You're on your own with the death part, but when it comes to taxes the IRS might be willing to cut you a break. It's called tax amnesty and it could be a convenient option if your business has fallen behind on its tax responsibilities.
In theory, the purpose of tax relief programs is to provide a remedy for individuals and businesses that "forget" to file their tax returns or "accidentally" overstate expenses and deductions. In practice, it's your opportunity to come clean before the IRS tracks you down. The vehicles the IRS and state tax departments use for tax relief are usually either voluntary disclosure programs or tax amnesty programs. Although they sound similar, each of these programs has its own quirks and consequences.
Voluntary Disclosure Programs
Voluntary disclosure programs encourage people to file delinquent tax returns and pay any tax balances that are still outstanding.
These programs tend to be open-ended in nature, meaning there is usually not a specific deadline after which you are simply out of luck. However, in order to qualify for a voluntary disclosure program, you must initiate the action.
In other words, if the IRS or state tax department sends you a notice indicating that you may have unpaid taxes or delinquent filings, it's already too late - you're disqualified from taking advantage of the voluntary disclosure program.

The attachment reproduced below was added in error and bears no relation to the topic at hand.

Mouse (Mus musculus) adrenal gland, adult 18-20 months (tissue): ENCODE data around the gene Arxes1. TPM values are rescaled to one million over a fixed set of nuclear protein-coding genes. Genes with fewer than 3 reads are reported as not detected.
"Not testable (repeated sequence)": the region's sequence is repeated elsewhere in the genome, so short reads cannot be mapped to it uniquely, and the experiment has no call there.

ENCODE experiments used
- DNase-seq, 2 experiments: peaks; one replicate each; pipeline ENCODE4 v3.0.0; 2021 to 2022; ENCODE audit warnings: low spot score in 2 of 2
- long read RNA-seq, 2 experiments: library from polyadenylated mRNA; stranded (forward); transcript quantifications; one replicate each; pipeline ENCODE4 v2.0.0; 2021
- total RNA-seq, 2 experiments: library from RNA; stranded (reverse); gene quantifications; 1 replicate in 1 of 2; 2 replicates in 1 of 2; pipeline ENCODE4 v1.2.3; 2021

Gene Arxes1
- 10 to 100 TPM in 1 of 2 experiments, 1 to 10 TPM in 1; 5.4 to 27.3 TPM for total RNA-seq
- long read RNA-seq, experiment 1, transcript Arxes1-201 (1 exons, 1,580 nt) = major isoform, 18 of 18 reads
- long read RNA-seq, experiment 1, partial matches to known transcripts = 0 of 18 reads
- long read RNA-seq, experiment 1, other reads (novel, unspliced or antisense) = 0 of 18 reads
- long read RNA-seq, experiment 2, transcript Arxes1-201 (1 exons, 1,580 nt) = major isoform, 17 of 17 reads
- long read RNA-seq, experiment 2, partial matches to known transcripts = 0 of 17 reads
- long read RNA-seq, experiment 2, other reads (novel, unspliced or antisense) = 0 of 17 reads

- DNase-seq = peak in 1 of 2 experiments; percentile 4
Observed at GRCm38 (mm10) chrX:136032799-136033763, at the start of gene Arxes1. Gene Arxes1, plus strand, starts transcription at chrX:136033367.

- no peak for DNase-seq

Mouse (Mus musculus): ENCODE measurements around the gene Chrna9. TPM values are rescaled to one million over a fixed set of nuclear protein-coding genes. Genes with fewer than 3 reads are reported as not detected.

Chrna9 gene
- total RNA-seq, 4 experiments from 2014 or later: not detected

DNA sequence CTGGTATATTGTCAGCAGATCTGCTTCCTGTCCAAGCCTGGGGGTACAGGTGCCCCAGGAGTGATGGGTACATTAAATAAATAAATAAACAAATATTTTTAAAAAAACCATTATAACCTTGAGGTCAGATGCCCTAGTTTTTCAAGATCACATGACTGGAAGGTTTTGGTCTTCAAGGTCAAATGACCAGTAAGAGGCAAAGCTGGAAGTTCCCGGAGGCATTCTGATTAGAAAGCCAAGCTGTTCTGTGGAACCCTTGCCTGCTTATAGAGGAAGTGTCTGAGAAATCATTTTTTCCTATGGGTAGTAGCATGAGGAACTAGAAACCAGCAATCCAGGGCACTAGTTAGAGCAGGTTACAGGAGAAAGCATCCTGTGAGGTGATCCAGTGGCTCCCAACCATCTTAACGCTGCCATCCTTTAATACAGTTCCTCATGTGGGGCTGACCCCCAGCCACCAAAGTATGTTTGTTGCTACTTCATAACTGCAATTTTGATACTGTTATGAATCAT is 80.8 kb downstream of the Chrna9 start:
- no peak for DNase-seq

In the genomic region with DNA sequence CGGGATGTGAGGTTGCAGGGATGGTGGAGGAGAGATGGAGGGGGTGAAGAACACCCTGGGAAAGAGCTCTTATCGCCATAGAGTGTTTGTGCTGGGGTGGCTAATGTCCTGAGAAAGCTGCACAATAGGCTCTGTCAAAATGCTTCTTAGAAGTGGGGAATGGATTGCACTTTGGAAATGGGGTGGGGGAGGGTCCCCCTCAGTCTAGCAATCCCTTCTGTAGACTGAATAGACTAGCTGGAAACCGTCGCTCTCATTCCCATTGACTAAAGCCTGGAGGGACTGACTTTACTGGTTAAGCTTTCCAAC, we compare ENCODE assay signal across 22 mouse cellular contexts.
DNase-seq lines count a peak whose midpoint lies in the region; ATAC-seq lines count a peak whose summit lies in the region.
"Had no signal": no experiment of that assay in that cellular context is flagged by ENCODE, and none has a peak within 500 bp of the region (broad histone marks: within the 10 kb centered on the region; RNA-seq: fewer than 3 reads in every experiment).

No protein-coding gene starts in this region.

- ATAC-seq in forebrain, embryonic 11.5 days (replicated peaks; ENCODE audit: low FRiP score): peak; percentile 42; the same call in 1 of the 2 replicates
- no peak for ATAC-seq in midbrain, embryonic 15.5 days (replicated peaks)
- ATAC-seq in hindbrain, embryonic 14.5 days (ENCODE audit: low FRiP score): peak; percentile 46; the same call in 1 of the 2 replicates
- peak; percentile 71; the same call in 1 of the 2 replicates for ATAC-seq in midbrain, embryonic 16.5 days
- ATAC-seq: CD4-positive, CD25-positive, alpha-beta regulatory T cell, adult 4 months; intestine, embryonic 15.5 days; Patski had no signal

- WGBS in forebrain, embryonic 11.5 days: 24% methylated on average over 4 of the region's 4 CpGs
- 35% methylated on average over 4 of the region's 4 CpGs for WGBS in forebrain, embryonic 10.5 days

But if you do qualify, the tax department is usually willing to waive certain penalties and further prosecution.
Tax amnesty programs are similar to voluntary disclosure program. As the name implies they provide amnesty, but only for a specified period of time.
The purpose of a tax amnesty program is for the state to collect as much back taxes as they can in a very short time period. Comply with the terms of the amnesty program and you will reap the reward of waived penalties.
However, if you fail to come clean during the amnesty period the state will be neither lenient nor sympathetic to your plight. The best way to find out which amnesty programs are currently available in your state is to contact your state tax department directly and respond appropriately.
Even though voluntary disclosure and tax amnesty are the most common tax relief programs, every once in awhile the IRS or state tax departments will offer something called a voluntary compliance program.
Voluntary compliance programs combine elements of the other two programs to provide a narrowly-defined fishing expedition for tax departments that are unable to identify specific taxpayers who are out of compliance. For example, a state tax department might offer a voluntary compliance program for individuals who have eluded taxation through an avenue that is undetectable through typical monitoring procedures.
Like amnesty programs, these programs usually have a firm deadline so it's in your best interest to get in on available programs while you still can.